The 2013 case he filed was a criminal investigation that was titled “an inquiry into fraud, trading in influence and corruption”. The case does not point a finger directly at Jason Azzopardi, who was up until March 2013 the parliamentary secretary responsible for lands; but it refers to government land that was offered (at a price of course) to residents of Cospicua Road at Għajn Dwieli, because it touched on their properties. As it happens, that road falls in the heart of Azzopardi’s constituency.

Now Azzopardi is not guilty of anything here. Until now. But I did ask him whether he could be held politically responsible for the investigation taking place here. His answer on Xtra was evasive. “No,” he said, because this was not an inquiry about him, personally.

I begged to differ: the inquiry, ongoing and in the hands of Magistrate Monica Vella, is a about a decision by the Lands Department that was under the direct responsibility of Jason Azzopardi. Yet he sees not the implications of political responsibility. Well, I’m sorry that Azzopardi is not what we all think he is.

Or maybe he is just what I think he is: a hypocrite. For when such an investigation as this exists, and is ongoing, a politician who aspires to government office, must be able to declare at which stage he is ready to assume political responsibility for what happened on his watch, and is now the subject of a magisterial inquiry.

Not only: Azzopardi made headlines last week when he obtained information that Vincent Muscat il-Koħħu had told police that a Labour politician is involved in a major crime. Azzopardi was adamant that the sitting minister is “not a lawyer” and that Robert Abela knows about it. The crime is believed to be none other than the 2010 HSBC heist. Now the insinuation is clear – Carmelo Abela was a former HSBC manager before 2013, and Net News made sure to get his views on the matter by asking him to “condemn any minister who might be implicated by Koħħu”. Azzopardi has denied having referred to Abela, on Xtra; he meekly suggested that he is only repeating what Muscat told police.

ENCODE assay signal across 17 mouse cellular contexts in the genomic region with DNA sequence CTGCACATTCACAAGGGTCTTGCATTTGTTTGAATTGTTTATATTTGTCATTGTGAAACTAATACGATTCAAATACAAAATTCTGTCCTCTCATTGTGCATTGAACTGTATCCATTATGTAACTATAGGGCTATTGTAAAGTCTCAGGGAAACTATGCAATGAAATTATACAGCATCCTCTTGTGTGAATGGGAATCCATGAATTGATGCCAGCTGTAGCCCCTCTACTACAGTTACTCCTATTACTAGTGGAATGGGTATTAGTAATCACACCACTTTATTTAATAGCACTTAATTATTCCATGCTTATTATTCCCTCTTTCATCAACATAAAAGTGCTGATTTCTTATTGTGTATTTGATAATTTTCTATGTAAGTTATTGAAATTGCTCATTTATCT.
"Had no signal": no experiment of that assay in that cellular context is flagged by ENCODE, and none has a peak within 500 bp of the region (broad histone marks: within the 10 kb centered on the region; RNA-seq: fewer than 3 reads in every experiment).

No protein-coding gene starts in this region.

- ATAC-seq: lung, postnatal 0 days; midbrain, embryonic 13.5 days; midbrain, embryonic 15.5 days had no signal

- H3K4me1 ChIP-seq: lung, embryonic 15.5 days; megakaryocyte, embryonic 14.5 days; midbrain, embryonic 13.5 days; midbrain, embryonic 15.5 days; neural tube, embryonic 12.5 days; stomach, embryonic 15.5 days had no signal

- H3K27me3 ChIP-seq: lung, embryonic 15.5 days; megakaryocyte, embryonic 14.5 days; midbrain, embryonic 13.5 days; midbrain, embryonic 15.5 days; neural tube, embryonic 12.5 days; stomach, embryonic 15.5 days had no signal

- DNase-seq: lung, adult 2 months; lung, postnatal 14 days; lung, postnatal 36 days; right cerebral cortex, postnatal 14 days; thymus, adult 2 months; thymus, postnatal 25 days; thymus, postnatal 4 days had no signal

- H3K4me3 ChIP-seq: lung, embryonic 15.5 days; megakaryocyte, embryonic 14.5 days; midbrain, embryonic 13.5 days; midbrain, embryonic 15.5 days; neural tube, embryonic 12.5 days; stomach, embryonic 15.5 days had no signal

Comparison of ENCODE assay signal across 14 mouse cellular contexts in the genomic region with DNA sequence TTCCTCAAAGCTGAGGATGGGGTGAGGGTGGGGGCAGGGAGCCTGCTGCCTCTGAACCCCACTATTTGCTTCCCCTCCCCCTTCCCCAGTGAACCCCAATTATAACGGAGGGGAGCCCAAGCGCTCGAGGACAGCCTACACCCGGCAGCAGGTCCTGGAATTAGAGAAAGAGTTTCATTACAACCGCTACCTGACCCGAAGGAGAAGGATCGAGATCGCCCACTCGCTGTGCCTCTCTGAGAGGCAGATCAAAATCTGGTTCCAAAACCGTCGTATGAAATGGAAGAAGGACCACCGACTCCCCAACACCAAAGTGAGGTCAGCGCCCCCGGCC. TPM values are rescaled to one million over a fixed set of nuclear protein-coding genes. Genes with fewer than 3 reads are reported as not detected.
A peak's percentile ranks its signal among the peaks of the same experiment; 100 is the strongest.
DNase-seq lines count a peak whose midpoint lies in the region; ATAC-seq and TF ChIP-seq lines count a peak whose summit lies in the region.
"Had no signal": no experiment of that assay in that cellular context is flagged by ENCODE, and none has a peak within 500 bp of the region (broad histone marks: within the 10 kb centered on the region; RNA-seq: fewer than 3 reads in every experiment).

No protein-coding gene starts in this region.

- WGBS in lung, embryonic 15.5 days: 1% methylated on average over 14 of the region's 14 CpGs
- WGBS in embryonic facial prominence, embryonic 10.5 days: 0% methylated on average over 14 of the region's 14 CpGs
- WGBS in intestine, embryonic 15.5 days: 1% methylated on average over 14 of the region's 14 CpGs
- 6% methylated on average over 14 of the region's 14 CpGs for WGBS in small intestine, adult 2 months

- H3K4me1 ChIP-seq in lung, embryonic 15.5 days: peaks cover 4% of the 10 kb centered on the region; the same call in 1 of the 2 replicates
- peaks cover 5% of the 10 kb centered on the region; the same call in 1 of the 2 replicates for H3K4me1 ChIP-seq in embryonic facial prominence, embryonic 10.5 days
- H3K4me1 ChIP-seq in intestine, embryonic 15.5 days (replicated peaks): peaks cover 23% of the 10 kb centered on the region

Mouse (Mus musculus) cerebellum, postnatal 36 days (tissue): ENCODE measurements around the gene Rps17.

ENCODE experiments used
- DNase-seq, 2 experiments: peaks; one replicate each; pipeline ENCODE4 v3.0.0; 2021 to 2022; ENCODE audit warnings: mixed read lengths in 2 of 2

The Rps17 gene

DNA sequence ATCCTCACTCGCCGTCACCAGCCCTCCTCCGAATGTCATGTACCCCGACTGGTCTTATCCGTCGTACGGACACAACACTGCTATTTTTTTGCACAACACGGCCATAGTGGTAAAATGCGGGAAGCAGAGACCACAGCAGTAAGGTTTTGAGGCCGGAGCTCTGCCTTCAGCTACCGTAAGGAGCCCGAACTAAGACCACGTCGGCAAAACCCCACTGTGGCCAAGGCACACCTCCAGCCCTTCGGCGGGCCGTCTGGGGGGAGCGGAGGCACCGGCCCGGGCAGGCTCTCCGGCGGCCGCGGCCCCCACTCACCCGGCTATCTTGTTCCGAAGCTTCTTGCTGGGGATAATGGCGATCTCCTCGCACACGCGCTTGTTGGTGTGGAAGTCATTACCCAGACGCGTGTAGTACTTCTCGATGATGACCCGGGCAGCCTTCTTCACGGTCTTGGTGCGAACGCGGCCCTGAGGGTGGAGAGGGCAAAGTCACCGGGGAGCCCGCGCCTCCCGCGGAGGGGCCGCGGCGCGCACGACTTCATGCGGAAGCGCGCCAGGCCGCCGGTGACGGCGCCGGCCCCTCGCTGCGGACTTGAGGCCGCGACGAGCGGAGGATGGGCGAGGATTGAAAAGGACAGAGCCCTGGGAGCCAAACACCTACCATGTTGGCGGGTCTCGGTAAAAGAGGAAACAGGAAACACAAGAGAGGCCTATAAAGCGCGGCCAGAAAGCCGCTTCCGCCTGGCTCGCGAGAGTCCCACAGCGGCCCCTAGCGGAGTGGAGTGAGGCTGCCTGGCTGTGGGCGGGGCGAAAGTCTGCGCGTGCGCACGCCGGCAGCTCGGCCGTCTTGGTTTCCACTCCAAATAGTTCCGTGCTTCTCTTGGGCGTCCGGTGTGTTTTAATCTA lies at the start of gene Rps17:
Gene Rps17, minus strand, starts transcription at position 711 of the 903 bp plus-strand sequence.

We need to get serious. If Muscat has made such an allegation, it is something that must be taken seriously by police. But should an MP be weaponsing an unproven allegation to catalyse a storm of chaos? Ah well, what’s good for the goose then is good for the gander: let them who do not face a magisterial inquiry on alleged wrongdoing, cast the first stone.